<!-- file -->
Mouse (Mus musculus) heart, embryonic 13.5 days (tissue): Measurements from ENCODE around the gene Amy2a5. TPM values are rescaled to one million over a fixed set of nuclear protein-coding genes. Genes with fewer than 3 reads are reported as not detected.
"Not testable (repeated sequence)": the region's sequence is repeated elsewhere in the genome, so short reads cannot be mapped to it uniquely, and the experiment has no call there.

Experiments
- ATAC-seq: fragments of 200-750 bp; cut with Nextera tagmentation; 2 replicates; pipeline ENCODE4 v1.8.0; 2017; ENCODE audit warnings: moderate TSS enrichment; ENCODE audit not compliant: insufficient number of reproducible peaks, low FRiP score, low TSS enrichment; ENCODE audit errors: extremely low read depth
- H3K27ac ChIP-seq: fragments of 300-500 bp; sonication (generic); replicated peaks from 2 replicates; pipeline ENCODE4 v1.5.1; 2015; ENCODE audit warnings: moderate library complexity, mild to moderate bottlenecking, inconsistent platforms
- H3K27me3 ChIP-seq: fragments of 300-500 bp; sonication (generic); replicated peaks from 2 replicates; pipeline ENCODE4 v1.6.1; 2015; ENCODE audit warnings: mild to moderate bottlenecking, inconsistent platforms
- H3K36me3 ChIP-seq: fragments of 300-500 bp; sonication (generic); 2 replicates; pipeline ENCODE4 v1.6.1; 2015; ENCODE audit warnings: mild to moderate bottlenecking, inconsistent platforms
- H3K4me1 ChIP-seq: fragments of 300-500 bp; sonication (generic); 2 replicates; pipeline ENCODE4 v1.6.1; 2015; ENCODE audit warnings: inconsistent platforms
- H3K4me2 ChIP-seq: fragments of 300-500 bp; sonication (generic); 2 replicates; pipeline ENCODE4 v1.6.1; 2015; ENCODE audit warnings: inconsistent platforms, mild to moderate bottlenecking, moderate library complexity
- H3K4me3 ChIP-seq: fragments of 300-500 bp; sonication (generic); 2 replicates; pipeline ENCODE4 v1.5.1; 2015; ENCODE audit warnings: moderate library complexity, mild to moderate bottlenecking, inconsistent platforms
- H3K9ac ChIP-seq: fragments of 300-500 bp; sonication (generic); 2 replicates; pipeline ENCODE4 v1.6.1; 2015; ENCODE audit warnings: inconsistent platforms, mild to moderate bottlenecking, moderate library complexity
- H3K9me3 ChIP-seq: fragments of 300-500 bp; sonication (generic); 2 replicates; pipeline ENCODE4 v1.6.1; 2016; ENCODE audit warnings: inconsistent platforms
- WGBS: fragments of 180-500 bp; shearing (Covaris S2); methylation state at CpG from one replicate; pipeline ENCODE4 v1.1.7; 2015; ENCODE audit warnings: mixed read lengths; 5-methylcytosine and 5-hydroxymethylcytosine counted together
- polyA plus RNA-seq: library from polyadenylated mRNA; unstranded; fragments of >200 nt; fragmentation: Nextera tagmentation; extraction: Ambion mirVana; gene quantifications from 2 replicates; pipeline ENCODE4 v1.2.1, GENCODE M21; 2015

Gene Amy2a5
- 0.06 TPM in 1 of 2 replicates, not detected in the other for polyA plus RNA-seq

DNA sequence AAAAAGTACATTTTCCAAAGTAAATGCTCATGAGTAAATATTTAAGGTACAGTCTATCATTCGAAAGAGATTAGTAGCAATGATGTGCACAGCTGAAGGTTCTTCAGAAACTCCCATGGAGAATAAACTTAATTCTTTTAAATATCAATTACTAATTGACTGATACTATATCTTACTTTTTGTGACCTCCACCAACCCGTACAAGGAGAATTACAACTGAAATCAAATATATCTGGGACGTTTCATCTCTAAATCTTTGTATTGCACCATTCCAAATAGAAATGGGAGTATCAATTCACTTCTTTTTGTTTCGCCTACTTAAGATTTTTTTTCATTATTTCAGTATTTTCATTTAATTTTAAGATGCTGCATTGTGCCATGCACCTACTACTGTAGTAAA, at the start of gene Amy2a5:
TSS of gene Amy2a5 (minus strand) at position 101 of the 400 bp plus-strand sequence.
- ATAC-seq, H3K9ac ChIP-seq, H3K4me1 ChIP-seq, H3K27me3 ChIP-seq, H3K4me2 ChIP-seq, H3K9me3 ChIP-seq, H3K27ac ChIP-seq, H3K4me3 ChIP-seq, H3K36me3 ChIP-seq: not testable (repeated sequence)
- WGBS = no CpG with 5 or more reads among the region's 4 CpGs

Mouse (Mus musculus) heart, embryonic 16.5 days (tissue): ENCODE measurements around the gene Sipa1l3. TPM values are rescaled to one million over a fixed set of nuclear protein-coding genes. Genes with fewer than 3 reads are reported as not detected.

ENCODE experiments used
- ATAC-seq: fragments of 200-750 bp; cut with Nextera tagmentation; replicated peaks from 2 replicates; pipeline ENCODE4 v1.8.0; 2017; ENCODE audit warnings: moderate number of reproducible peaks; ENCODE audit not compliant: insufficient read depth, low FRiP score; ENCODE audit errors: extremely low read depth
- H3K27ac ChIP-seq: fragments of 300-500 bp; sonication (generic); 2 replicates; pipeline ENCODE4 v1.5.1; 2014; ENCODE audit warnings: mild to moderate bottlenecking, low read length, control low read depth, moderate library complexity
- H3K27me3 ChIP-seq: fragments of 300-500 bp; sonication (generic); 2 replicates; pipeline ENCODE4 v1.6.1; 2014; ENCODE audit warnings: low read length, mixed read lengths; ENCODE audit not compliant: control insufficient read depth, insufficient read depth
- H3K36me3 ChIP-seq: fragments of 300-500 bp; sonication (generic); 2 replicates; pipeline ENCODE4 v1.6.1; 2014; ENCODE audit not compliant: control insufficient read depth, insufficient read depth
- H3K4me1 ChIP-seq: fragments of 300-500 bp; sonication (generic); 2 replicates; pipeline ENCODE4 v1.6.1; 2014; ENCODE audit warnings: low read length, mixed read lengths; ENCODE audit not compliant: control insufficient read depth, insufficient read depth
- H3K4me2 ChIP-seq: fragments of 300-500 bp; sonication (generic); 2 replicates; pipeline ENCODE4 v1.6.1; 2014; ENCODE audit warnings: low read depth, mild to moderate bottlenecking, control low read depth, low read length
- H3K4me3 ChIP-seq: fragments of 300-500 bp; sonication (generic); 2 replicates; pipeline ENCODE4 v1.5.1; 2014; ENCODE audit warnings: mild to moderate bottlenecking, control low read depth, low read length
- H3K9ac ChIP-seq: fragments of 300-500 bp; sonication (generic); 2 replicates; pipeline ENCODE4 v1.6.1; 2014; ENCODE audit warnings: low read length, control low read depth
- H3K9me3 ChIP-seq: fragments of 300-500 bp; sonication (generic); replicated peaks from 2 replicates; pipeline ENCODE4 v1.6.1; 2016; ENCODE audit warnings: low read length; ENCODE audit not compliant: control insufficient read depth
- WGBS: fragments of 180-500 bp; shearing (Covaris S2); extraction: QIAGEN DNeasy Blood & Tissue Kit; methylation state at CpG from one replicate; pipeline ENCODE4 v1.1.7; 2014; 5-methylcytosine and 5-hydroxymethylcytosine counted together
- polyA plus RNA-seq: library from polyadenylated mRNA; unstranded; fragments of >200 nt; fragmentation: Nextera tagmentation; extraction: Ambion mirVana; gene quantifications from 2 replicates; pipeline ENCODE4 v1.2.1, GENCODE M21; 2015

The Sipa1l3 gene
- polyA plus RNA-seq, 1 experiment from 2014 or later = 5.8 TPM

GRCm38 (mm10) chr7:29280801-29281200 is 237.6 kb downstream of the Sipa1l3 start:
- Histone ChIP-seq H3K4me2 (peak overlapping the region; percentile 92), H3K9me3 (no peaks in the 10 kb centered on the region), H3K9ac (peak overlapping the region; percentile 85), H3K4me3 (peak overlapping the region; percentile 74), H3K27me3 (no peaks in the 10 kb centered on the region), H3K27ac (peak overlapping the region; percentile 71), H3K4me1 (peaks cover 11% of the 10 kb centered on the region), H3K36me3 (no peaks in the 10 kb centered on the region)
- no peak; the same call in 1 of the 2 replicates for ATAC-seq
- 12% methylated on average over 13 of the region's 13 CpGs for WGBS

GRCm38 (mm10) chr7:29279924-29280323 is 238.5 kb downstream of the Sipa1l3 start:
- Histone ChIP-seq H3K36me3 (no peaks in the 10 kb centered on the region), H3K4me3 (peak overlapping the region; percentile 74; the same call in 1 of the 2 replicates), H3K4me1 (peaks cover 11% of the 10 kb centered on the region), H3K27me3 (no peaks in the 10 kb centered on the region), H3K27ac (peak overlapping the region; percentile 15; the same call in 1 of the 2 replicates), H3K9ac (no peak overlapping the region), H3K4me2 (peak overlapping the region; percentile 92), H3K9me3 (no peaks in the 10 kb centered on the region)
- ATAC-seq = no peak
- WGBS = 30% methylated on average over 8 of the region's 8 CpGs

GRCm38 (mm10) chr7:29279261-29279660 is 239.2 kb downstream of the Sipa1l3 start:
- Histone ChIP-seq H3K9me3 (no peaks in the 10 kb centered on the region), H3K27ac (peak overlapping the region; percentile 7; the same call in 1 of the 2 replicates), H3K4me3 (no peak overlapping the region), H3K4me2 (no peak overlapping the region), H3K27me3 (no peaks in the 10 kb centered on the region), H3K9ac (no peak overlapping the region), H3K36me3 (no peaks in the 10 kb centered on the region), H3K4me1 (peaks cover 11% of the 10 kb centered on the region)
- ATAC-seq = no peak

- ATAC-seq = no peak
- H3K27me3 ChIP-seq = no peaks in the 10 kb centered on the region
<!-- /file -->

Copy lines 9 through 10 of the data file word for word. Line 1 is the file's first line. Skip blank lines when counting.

- H3K4me2 ChIP-seq: fragments of 300-500 bp; sonication (generic); 2 replicates; pipeline ENCODE4 v1.6.1; 2015; ENCODE audit warnings: inconsistent platforms, mild to moderate bottlenecking, moderate library complexity
- H3K4me3 ChIP-seq: fragments of 300-500 bp; sonication (generic); 2 replicates; pipeline ENCODE4 v1.5.1; 2015; ENCODE audit warnings: moderate library complexity, mild to moderate bottlenecking, inconsistent platforms